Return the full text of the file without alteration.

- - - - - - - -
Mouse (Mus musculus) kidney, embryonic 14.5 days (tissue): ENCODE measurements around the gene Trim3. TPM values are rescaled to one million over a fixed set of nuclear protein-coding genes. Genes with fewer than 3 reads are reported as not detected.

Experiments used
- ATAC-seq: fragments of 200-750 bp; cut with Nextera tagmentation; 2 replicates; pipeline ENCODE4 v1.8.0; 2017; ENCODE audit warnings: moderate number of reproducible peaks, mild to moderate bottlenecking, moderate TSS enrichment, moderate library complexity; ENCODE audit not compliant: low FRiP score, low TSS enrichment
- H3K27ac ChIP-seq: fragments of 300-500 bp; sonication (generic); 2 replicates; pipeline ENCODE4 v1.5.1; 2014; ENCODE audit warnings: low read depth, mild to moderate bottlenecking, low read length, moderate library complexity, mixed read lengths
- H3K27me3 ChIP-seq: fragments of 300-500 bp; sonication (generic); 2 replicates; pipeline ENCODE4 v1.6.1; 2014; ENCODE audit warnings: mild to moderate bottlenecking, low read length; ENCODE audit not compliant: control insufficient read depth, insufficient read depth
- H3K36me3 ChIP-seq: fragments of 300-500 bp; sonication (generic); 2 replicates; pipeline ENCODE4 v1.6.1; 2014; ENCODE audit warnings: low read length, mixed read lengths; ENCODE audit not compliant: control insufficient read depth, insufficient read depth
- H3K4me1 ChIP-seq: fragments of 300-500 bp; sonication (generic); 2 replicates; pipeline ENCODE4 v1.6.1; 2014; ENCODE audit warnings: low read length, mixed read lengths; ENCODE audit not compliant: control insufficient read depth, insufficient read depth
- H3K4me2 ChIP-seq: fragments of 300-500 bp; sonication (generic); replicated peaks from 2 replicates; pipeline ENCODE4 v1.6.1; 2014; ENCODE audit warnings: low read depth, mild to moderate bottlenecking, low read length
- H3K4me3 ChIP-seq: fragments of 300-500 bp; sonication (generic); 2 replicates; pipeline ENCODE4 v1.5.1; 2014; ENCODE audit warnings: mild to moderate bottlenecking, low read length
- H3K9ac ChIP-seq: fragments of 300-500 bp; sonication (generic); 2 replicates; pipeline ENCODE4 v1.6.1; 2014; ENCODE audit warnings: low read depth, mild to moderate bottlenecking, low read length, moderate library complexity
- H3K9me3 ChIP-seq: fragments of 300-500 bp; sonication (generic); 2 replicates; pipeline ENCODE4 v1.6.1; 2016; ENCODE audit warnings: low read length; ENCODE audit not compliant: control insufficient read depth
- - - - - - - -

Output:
Mouse (Mus musculus) kidney, embryonic 14.5 days (tissue): ENCODE measurements around the gene Trim3. TPM values are rescaled to one million over a fixed set of nuclear protein-coding genes. Genes with fewer than 3 reads are reported as not detected.

Experiments used
- ATAC-seq: fragments of 200-750 bp; cut with Nextera tagmentation; 2 replicates; pipeline ENCODE4 v1.8.0; 2017; ENCODE audit warnings: moderate number of reproducible peaks, mild to moderate bottlenecking, moderate TSS enrichment, moderate library complexity; ENCODE audit not compliant: low FRiP score, low TSS enrichment
- H3K27ac ChIP-seq: fragments of 300-500 bp; sonication (generic); 2 replicates; pipeline ENCODE4 v1.5.1; 2014; ENCODE audit warnings: low read depth, mild to moderate bottlenecking, low read length, moderate library complexity, mixed read lengths
- H3K27me3 ChIP-seq: fragments of 300-500 bp; sonication (generic); 2 replicates; pipeline ENCODE4 v1.6.1; 2014; ENCODE audit warnings: mild to moderate bottlenecking, low read length; ENCODE audit not compliant: control insufficient read depth, insufficient read depth
- H3K36me3 ChIP-seq: fragments of 300-500 bp; sonication (generic); 2 replicates; pipeline ENCODE4 v1.6.1; 2014; ENCODE audit warnings: low read length, mixed read lengths; ENCODE audit not compliant: control insufficient read depth, insufficient read depth
- H3K4me1 ChIP-seq: fragments of 300-500 bp; sonication (generic); 2 replicates; pipeline ENCODE4 v1.6.1; 2014; ENCODE audit warnings: low read length, mixed read lengths; ENCODE audit not compliant: control insufficient read depth, insufficient read depth
- H3K4me2 ChIP-seq: fragments of 300-500 bp; sonication (generic); replicated peaks from 2 replicates; pipeline ENCODE4 v1.6.1; 2014; ENCODE audit warnings: low read depth, mild to moderate bottlenecking, low read length
- H3K4me3 ChIP-seq: fragments of 300-500 bp; sonication (generic); 2 replicates; pipeline ENCODE4 v1.5.1; 2014; ENCODE audit warnings: mild to moderate bottlenecking, low read length
- H3K9ac ChIP-seq: fragments of 300-500 bp; sonication (generic); 2 replicates; pipeline ENCODE4 v1.6.1; 2014; ENCODE audit warnings: low read depth, mild to moderate bottlenecking, low read length, moderate library complexity
- H3K9me3 ChIP-seq: fragments of 300-500 bp; sonication (generic); 2 replicates; pipeline ENCODE4 v1.6.1; 2016; ENCODE audit warnings: low read length; ENCODE audit not compliant: control insufficient read depth